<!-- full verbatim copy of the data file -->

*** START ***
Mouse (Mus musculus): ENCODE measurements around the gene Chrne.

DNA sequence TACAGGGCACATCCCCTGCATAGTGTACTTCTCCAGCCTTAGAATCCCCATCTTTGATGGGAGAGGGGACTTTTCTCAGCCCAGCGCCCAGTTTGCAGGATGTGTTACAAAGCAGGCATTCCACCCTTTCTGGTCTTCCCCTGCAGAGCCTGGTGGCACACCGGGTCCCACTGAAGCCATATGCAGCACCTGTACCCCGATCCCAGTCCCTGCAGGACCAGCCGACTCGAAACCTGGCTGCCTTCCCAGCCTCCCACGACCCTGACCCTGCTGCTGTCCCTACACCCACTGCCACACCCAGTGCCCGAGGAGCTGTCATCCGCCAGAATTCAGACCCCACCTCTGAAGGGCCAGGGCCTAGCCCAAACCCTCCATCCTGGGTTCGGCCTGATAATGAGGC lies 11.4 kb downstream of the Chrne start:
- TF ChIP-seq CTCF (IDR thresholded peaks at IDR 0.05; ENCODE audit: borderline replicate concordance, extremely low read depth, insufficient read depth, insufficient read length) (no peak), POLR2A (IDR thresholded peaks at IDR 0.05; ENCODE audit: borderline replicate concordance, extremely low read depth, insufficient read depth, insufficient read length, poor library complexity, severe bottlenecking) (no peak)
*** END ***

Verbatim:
Mouse (Mus musculus): ENCODE measurements around the gene Chrne.

DNA sequence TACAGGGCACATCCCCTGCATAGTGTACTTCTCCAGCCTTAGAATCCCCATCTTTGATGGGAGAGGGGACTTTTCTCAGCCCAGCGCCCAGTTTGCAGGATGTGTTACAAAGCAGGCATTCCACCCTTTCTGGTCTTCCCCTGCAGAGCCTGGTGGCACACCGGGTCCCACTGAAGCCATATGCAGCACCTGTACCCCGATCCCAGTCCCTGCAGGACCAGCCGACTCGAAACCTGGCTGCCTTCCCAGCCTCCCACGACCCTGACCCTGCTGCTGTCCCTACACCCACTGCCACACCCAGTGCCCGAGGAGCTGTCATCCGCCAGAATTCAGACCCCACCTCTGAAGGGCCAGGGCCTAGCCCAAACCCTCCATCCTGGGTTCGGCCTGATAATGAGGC lies 11.4 kb downstream of the Chrne start:
- TF ChIP-seq CTCF (IDR thresholded peaks at IDR 0.05; ENCODE audit: borderline replicate concordance, extremely low read depth, insufficient read depth, insufficient read length) (no peak), POLR2A (IDR thresholded peaks at IDR 0.05; ENCODE audit: borderline replicate concordance, extremely low read depth, insufficient read depth, insufficient read length, poor library complexity, severe bottlenecking) (no peak)